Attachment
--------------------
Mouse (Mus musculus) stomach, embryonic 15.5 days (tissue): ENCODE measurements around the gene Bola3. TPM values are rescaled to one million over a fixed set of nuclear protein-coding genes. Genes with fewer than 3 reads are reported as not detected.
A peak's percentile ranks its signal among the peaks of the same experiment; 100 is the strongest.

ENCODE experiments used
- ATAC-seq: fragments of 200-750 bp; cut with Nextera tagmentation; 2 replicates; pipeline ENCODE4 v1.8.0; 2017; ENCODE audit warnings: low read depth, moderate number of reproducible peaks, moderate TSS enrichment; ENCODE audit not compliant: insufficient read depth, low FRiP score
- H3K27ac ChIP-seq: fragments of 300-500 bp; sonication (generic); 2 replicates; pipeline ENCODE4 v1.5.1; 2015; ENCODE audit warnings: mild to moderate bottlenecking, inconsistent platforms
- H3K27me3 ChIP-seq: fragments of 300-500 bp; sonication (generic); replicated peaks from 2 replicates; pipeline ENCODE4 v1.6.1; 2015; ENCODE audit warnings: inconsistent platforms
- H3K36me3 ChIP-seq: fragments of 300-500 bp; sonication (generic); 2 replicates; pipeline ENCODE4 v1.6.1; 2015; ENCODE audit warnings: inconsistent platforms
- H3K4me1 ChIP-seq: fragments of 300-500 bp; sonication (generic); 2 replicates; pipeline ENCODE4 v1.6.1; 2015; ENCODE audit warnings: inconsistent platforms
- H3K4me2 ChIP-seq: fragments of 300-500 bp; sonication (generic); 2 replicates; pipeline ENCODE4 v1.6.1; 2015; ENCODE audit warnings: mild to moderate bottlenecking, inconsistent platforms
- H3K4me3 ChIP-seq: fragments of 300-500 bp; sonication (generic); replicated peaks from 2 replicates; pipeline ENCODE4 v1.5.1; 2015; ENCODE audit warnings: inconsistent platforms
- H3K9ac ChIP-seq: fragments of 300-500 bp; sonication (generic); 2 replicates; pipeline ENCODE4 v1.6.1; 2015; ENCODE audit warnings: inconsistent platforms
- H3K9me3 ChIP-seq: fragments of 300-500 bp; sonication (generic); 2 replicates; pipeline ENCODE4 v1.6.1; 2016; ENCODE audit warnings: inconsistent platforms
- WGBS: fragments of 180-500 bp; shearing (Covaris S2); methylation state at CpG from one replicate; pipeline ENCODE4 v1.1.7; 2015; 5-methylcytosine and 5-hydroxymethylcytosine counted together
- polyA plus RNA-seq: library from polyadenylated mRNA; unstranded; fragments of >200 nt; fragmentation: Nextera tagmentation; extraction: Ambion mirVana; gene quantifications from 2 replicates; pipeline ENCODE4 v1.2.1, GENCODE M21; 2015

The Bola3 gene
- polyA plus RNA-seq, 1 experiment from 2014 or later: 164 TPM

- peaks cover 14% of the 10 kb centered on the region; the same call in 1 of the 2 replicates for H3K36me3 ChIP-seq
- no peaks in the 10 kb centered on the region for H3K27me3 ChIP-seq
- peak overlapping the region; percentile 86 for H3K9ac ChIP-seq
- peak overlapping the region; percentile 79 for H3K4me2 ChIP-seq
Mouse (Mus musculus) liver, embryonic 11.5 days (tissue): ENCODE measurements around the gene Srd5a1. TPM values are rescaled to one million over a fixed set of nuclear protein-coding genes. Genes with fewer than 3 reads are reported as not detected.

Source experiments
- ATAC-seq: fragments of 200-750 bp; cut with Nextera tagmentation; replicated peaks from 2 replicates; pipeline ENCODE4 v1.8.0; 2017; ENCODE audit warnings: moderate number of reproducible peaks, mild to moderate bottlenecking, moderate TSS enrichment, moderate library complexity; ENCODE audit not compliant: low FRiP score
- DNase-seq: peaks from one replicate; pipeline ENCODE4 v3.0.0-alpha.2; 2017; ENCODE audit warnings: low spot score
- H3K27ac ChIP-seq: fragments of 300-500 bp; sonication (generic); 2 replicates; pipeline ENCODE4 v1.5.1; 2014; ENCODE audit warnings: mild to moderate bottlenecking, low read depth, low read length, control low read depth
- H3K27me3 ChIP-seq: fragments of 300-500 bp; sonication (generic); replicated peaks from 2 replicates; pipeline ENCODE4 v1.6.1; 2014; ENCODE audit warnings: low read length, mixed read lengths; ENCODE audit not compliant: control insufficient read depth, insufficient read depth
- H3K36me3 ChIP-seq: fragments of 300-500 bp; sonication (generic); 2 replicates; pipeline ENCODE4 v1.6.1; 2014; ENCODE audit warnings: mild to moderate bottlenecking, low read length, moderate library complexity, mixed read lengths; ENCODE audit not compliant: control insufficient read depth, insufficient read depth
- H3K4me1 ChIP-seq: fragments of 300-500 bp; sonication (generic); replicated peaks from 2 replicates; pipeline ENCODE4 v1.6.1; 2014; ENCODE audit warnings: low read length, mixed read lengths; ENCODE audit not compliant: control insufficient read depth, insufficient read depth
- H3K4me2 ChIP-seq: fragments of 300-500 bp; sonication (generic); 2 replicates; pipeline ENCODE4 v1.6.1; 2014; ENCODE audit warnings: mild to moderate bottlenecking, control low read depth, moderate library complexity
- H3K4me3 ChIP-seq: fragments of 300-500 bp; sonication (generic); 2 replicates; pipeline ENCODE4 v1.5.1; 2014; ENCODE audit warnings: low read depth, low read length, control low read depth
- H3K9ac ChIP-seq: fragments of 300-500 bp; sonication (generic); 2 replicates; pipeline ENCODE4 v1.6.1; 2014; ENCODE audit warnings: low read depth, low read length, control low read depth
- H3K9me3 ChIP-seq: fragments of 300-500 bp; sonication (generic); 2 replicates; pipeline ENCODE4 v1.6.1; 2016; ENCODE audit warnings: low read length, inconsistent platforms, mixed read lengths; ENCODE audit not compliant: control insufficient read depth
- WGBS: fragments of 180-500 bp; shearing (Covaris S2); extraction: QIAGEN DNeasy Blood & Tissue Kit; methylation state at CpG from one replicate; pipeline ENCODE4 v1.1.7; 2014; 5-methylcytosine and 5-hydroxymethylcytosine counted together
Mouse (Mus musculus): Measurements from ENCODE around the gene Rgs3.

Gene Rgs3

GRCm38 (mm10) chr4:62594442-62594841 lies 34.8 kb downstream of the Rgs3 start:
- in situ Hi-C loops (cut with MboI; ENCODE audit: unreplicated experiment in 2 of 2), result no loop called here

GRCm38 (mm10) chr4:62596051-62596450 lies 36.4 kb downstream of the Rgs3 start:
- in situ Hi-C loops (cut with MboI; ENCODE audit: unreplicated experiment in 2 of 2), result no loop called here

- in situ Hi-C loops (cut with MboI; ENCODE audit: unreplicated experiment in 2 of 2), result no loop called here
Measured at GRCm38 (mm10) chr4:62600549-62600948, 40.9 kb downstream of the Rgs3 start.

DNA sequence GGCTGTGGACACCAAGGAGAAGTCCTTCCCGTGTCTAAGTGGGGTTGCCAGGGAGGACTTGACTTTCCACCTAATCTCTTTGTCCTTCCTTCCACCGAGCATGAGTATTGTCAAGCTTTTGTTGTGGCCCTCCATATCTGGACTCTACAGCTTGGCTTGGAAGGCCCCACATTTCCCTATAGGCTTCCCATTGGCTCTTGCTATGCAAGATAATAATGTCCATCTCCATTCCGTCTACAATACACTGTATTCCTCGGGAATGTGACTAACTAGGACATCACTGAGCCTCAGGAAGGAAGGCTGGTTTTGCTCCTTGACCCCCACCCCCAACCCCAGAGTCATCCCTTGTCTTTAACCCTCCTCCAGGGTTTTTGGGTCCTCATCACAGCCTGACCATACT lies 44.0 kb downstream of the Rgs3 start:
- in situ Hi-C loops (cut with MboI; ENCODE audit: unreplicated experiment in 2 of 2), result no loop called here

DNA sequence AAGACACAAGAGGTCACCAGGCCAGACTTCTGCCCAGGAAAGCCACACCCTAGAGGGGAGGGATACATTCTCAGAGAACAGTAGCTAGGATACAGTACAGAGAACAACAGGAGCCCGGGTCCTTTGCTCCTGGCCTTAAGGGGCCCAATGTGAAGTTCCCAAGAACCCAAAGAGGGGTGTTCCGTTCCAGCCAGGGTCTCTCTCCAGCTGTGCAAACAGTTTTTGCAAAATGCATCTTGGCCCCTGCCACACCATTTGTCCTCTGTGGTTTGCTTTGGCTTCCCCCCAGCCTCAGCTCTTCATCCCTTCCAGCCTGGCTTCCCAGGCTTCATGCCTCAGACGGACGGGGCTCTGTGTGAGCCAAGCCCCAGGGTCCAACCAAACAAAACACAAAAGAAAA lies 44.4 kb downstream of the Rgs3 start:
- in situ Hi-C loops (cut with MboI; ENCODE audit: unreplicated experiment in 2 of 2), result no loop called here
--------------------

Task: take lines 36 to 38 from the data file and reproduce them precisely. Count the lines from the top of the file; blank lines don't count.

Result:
GRCm38 (mm10) chr4:62594442-62594841 lies 34.8 kb downstream of the Rgs3 start:
- in situ Hi-C loops (cut with MboI; ENCODE audit: unreplicated experiment in 2 of 2), result no loop called here

GRCm38 (mm10) chr4:62596051-62596450 lies 36.4 kb downstream of the Rgs3 start: